TABLE D.1 Potential Relative Vehicle Petroleum Use and Greenhouse Gas Emissions from Vehicle Efficiency Improvements
|Propulsion System||Petroleum Consumption
|Greenhouse Gas Emissionsa|
|Relative to 2005 gasoline ICE||Relative to 2035 gasoline ICE||Relative to current gasoline ICE||Relative to 2035 gasoline ICE|
|2005 gasoline HEV||1.00||—||1.00||—|
|2005 turbocharged gasoline||0.90||—||0.90||—|
|2005 hybrid electric vehicle (HEV)||0.75||—||0.75||—|
|2035 turbocharged gasoline||0.60||0.90||0.60||0.90|
|2035 plug-in hybrid (PHEV)||0.20||0.30||0.35-0.45||0.55-0.70|
|2035 battery electric vehicle (BEV)||None||0.35-0.50||0.55-0.80|
|2035 hydrogen fuel cell vehicle (HFCV)||None||0.30-0.40||0.45-0.60|
NOTE: These estimates assume that vehicle performance (maximum acceleration and power-to-weight ratio) and size remain the same as today’s average new-vehicle values. That is, the improvements in propulsion efficiency are used solely to decrease fuel consumption rather than to offset increases in vehicle performance and size. Estimates have been rounded to the nearest 0.05. BEVs and HFCVs are expected to have shorter driving ranges than PHEVs between rechargings or refuelings.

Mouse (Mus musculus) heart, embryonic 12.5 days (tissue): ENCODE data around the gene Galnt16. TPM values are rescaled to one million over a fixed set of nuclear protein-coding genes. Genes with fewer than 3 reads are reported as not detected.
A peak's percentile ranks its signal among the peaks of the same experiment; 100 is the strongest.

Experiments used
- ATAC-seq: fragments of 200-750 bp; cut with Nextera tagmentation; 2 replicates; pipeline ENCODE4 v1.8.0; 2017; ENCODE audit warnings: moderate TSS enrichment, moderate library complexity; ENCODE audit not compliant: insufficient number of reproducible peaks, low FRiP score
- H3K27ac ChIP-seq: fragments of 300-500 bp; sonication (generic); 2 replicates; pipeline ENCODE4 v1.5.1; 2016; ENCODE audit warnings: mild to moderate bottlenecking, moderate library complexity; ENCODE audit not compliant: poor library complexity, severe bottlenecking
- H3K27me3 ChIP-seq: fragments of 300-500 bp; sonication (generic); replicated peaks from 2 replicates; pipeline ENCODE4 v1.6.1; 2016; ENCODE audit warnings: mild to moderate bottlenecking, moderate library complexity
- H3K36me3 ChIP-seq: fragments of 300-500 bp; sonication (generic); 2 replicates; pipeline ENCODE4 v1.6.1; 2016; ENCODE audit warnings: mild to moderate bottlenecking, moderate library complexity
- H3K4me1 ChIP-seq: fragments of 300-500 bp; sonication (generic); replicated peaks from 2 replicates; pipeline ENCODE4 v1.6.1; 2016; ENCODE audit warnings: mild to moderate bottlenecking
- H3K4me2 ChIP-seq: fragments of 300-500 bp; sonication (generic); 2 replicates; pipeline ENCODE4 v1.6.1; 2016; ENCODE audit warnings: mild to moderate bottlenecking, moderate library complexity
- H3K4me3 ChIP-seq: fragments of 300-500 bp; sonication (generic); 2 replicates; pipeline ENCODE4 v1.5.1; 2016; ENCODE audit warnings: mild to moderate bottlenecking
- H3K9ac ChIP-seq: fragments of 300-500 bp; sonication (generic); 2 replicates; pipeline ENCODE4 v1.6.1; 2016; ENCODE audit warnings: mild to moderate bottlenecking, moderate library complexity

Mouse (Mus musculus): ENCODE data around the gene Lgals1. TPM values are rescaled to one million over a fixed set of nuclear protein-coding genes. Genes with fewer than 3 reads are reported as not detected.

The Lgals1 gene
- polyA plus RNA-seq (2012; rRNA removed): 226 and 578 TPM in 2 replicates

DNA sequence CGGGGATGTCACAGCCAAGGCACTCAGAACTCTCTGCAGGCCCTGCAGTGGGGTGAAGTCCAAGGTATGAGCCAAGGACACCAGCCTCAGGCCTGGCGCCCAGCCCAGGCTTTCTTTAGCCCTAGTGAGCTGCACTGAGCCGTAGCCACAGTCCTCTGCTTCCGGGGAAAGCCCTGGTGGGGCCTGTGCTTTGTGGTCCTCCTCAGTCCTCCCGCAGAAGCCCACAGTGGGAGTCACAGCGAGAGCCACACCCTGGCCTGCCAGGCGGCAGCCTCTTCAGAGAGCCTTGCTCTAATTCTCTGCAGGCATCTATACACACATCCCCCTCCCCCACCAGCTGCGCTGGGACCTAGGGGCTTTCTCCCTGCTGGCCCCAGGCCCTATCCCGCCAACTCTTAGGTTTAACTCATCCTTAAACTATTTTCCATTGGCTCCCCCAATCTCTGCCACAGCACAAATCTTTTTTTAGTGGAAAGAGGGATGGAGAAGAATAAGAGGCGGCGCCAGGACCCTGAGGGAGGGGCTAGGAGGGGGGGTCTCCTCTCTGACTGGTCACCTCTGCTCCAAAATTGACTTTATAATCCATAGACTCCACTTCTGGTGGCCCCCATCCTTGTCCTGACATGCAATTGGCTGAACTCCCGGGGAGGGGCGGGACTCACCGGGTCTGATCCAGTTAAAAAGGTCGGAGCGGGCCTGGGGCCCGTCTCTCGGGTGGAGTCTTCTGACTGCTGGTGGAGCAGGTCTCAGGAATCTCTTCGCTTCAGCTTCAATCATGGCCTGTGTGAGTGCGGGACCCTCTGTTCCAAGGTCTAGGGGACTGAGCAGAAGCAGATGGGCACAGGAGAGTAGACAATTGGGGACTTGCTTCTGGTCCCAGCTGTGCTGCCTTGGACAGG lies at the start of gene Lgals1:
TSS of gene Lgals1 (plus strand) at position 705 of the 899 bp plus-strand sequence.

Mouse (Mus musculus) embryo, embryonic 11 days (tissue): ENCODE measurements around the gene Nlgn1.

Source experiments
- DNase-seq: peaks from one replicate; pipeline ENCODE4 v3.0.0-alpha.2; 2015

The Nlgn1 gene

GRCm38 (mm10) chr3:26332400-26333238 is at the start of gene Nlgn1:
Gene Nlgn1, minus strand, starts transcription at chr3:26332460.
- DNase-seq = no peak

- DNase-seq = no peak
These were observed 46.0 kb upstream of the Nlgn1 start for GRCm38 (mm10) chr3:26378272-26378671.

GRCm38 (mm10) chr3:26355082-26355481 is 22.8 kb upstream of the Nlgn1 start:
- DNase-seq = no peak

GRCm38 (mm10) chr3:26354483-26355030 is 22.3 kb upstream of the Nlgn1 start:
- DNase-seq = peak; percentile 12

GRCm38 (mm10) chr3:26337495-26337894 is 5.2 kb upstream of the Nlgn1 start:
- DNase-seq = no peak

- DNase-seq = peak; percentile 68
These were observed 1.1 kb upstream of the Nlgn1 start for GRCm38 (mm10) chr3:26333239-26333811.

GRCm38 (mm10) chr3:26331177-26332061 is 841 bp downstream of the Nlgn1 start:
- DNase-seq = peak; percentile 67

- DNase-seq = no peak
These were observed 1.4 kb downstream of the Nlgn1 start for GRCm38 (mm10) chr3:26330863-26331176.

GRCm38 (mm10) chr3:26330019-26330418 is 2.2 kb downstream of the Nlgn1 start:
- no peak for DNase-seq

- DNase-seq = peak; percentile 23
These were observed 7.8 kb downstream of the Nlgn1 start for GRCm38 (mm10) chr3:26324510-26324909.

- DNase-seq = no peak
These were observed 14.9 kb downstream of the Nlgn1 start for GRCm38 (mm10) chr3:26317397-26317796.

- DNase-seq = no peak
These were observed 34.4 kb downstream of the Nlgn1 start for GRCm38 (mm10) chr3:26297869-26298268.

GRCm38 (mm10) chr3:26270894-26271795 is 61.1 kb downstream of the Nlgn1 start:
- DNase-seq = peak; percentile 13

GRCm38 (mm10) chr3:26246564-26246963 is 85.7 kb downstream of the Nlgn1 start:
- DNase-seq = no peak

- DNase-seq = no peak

a Greenhouse gas emissions from the electricity used in 2035 PHEVs, 2035 BHEVs, and 2035 HFCVs are estimated from the projected U.S. average electricity grid mix in 2035 (Kromer and Heywood, 2008). Greenhouse gas emissions from hydrogen production are estimated for hydrogen produced from natural gas.
SOURCE: Bandivadekar et al. (2008). Estimates based on assessments by An and Santini (2004); Wohlecker et al. (2007); Cheah et al. (2007); NPC (2007); and NRC (2004).
These values assume fleet performance and interior size are essentially the same as those of vehicles coming out on the market today, although the load is reduced via lightweighting (20 percent weight reduction), aerodynamics (25 percent reduction in vehicle drag), and rolling resistance (33 percent reduction in tire rolling-friction coefficient). The values in the table are meant to represent what could be achieved, not what is likely to be achieved.
D.1.2 Incremental Purchase Cost by Vehicle Type
These fuel economy improvements are obtained at a premium. Table D.2 depicts the estimated increase in vehicle cost (compared to today’s car and truck average prices for a new vehicle). These cost estimates are based on a number of studies examining current and future vehicle technology costs for manufacturers. An additional 40 percent mark-up is assumed to account for indirect costs, reflecting with the 1.4 retail price equivalent what a consumer would actually pay for the vehicle. However, different manufacturers may choose to subsidize particular technologies with different deployment strategies in mind, so these costs are subject to large uncertainty.